Stanley Boxer “The Ribbon Paintings (1971-1976)”

Berry Campbell

poster for Stanley Boxer “The Ribbon Paintings (1971-1976)”
[Image: Stanley Boxer "Warmfield" (1971) oil on linen, 72 x 72 in.]

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Berry Campbell Gallery presents Stanley Boxer: The Ribbon Paintings (1971-1976) from November 18 through December 23, 2021. Berry Campbell will present a curated selection of paintings from 1971 to 1976. From 1971 to 1972, the ribbons in these paintings are often suspended, flowing with lyrical elegance. By 1973, Boxer began to layer paint thickly, so that the ribbons began to vibrate and fray under their heavy impasto. These Ribbons Paintings are distinguished by their dichotomous feelings of lyricism and brutality, sensations that would merge by the end of the 1970s and characterize much of his subsequent career.

For Stanley Boxer (1926–2000), art making was a way of life. Throughout his career, he wrestled with the natural propensities of media and materials and the physical and historical limitations imposed by artistic forms. He was equally inventive in painting, sculpture, and drawing, striving in each for directness of expression. It was important to Boxer to maintain a strict working routine; he felt the repetition of this practice was “a lubricant,” enabling him to “drift past notions of the moment,” himself, and his self-distrust to see what would happen and make that which “doesn’t exist in physical evidence.” He understood art as a second nature, a creation separate from what a work represented, while it possessed the authority of lived experience. For this reason, he indulged his feelings of being in the world in his art without thinking of his work as being predominantly self-expressive. In this respect, his oeuvre has elements of Abstract Expressionist gut emotion and Post-Painterly detachment without belonging to either camp. Boxer’s friend, the art writer Carl Belz associated his approach with that of the writer Gustave Flaubert who felt that “an author in his book must be like God in the universe, present everywhere and visible nowhere.” “Amazed and overwhelmed” by Boxer’s art, Belz commented in a memorial article that creating art for Boxer constituted nothing less “than the making of a world, a construct as vast and complex, as challenging and rewarding, as orderly and chaotic, as public and private, as lived experience.”

The present exhibition at Berry Campbell presents the Ribbon paintings created by Boxer in the first half of the 1970s. These works exemplify his feeling that the open-ended freedom unleashed by creativity was a burden for the “modern” artist, which artists were required to accept while preventing its misuse by being self-challenging, constraining open-endedness. As Boxer stated in a 1992 interview with Belz: “Modern art is nebulous, it’s a perception, and it’s somewhat akin to democracy itself, its strength and its power lie in its resilience to abuse.” Like other phases of his career, the Ribbon paintings were a natural evolution for Boxer in his art. In 1969 and 1970, he created works in which he interwove broad, flat strips of primed cloth glued to his canvases with blocks of color stained into the canvas itself. He used subtle squiggles and doodles in paint or lead pencil for a decorative element, evoking his admiration for Rococo works by artists such Gainsborough and Watteau. The results, producing the effect of pure painting despite his collage method, were viewed as ethereal and “Japanese” in spirit, referencing landscapes without providing landscape details.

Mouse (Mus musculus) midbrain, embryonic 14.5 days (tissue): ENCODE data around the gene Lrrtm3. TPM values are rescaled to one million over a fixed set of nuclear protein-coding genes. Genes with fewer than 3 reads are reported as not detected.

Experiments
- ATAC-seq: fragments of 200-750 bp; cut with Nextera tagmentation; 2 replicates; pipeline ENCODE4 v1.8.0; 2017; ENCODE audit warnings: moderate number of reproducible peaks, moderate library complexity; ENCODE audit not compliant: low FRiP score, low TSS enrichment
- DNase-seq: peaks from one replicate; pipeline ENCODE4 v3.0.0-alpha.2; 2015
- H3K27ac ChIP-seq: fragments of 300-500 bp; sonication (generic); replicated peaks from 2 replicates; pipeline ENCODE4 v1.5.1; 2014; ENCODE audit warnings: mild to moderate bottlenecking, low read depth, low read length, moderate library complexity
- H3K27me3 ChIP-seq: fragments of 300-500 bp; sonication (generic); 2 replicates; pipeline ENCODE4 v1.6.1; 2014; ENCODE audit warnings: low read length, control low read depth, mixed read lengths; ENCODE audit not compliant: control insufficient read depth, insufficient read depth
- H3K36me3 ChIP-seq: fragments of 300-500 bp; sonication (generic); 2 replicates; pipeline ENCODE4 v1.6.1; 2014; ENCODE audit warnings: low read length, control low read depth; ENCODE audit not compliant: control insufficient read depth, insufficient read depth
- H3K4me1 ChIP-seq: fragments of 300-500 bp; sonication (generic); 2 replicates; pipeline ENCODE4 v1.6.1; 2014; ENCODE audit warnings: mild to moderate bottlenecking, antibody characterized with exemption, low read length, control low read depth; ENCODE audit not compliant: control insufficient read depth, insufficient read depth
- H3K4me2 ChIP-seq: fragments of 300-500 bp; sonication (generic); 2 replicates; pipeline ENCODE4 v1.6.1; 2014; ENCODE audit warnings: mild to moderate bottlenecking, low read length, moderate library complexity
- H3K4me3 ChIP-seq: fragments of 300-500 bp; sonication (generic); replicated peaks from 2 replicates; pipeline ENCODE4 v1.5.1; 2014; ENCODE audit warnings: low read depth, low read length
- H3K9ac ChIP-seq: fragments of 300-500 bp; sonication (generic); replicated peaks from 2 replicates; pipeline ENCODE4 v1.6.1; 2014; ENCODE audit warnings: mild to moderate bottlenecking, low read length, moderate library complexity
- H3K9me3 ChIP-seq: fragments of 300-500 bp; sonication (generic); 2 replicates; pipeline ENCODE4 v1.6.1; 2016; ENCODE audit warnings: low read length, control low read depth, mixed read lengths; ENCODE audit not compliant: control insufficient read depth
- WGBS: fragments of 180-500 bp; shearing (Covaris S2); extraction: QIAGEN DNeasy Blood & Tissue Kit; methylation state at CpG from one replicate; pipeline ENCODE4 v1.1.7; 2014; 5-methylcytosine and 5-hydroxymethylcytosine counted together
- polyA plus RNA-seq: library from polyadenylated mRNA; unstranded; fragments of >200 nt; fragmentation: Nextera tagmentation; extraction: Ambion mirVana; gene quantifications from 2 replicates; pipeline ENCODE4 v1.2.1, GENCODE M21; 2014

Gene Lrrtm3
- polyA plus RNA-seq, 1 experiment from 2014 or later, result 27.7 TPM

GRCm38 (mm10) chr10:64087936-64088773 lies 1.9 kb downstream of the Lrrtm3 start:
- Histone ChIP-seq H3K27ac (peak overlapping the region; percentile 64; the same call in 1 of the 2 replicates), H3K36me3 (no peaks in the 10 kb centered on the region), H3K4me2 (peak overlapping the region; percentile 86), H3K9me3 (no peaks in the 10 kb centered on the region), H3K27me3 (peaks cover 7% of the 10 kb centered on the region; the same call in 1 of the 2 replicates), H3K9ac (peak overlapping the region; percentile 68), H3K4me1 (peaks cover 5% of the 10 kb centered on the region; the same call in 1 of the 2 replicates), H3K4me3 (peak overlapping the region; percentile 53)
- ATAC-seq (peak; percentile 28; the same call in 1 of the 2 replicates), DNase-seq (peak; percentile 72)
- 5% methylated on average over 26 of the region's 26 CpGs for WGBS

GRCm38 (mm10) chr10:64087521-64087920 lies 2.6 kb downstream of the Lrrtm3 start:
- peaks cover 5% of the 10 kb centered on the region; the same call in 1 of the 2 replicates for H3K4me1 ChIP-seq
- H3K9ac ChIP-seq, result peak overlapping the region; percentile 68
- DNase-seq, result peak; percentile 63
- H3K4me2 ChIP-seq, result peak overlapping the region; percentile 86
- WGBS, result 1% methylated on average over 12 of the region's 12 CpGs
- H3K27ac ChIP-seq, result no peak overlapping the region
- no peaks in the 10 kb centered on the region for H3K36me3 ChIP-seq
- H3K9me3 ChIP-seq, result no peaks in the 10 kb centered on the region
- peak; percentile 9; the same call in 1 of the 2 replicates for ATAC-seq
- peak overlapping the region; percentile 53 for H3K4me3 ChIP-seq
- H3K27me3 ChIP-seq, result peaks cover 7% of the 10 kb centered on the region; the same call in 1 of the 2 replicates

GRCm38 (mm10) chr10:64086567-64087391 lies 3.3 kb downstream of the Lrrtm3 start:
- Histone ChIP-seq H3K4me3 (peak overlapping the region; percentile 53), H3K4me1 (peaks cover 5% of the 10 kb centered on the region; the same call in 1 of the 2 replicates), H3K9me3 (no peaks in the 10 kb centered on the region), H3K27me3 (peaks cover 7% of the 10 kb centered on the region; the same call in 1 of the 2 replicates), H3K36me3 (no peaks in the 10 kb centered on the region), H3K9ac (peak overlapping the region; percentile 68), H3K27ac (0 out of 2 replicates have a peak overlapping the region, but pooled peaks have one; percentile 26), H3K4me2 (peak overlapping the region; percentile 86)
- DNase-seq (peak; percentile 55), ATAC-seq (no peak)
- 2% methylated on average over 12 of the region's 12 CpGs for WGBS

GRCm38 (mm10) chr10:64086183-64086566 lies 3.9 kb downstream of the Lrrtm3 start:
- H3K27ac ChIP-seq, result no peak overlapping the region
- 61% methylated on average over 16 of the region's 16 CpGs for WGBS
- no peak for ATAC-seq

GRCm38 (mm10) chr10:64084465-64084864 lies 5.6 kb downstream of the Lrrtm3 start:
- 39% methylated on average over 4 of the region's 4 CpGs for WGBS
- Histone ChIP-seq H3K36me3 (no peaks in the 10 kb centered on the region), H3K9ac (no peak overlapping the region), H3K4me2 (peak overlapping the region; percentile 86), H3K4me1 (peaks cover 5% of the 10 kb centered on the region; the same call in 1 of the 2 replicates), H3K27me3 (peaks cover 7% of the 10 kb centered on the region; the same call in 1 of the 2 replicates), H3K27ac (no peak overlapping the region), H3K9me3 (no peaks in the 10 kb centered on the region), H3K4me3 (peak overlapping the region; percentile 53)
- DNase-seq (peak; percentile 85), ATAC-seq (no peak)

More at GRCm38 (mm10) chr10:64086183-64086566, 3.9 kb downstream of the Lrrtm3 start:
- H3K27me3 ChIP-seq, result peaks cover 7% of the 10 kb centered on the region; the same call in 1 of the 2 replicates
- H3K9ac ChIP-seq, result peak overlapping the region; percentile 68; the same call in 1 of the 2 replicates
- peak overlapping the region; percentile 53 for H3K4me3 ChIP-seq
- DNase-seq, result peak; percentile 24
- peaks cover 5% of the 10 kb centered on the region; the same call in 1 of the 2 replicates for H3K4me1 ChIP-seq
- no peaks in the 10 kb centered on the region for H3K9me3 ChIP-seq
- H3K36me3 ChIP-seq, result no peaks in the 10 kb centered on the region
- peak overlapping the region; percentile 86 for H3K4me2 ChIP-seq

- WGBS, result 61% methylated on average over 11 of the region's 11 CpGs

In 1971, a change occurred in Boxer’s art as he replaced collages that looked like paintings with pure paintings with collage-like aspects. He continued a landscape sensibility but with a new introspective feeling derived from two months in late 1970 when, due to illness, he was confined to Veteran’s Hospital in New York, and his universe narrowed. His only view of the world was that from his window facing the East River. As a result, his works assumed a new topographic and lyrical aspect. In them, the earlier doodles morphed into ribbon-like arcs and bands that he integrated into designs with little tonal variation, while they provided contrasting hues. In Vaheveningblush, 1971, the Vah in the title refers to the hospital. The work, in a narrow vertical format accentuated by a wavering ribbon-like shape, conflates suggestions of upward urban and the aerial river views, suffused in the luminous dusk unique to large cities. It was in this period that Boxer adopted poetically sensuous run-on titles, revealing that his images are meant to be experiential not specific. In Warmfield, 1971, the twisting and tapering of ribbons respond to the canvas edges, demonstrating Boxer’s view that each work of art should be treated as a world of its own, with its own rules and limits, not those chosen by the artist. Here the ribbons conform agreeably to their confined space. Wintergolden, 1971, is a small yet powerful image with a rising orb of Venetian red touching a blue-green horizon line while the flatness of the surface is intact.

Boxer first exhibited his work at Tibor de Nagy Gallery in New York in 1971. His annual solo shows from 1971 to 1975 at the gallery coincided with the years he created the Ribbon paintings, receiving many favorable reviews. Grace Glueck reviewed his 1972 show for the New York Times, calling the works on view “quiet, very rewarding paintings” in poetic moods. In works of 1972, Boxer began integrating the canvas prime into his images, but using exposed areas as color rather than background, maintaining figure/ground unity. At the same time, the ribbons became at times more frayed and calligraphic, as in Rainnights, 1973, in which the bristling elements seem to emanate from within the canvas, and Sunbraid, 1973, in which the ribbon’s shape is more volatile and less secure in its directional movement. In Sultryfrost, 1973, the linear shapes enter the space from opposing directions as if of their own accord, forcing Boxer to contain their movement. Of his 1973 show, James Mellow wrote in the New York Times: “Large, generous, quasi-geometric forms fill out the squarish formats of Mr. Boxer’s handsome abstractions. The paint handling is deft with the pigment stained and brushed into linen grounds. The color is beautiful and evocative….In a highly personal way, the artist combines the sense or ‘feel’ of nature with the strictly abstract forms of the painting. A fine show.”